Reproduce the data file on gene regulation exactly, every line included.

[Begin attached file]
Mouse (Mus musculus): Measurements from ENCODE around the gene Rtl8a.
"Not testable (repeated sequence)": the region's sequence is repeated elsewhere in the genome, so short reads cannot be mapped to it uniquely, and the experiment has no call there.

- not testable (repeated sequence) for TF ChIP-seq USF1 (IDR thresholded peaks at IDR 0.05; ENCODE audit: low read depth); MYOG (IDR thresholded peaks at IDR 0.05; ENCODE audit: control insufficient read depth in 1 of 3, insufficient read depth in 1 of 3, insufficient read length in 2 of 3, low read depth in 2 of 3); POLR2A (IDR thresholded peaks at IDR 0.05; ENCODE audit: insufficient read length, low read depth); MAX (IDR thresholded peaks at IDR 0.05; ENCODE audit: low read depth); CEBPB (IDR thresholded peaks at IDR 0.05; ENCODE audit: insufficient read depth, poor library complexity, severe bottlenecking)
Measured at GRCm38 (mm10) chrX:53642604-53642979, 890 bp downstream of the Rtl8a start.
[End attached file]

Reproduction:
Mouse (Mus musculus): Measurements from ENCODE around the gene Rtl8a.
"Not testable (repeated sequence)": the region's sequence is repeated elsewhere in the genome, so short reads cannot be mapped to it uniquely, and the experiment has no call there.

- not testable (repeated sequence) for TF ChIP-seq USF1 (IDR thresholded peaks at IDR 0.05; ENCODE audit: low read depth); MYOG (IDR thresholded peaks at IDR 0.05; ENCODE audit: control insufficient read depth in 1 of 3, insufficient read depth in 1 of 3, insufficient read length in 2 of 3, low read depth in 2 of 3); POLR2A (IDR thresholded peaks at IDR 0.05; ENCODE audit: insufficient read length, low read depth); MAX (IDR thresholded peaks at IDR 0.05; ENCODE audit: low read depth); CEBPB (IDR thresholded peaks at IDR 0.05; ENCODE audit: insufficient read depth, poor library complexity, severe bottlenecking)
Measured at GRCm38 (mm10) chrX:53642604-53642979, 890 bp downstream of the Rtl8a start.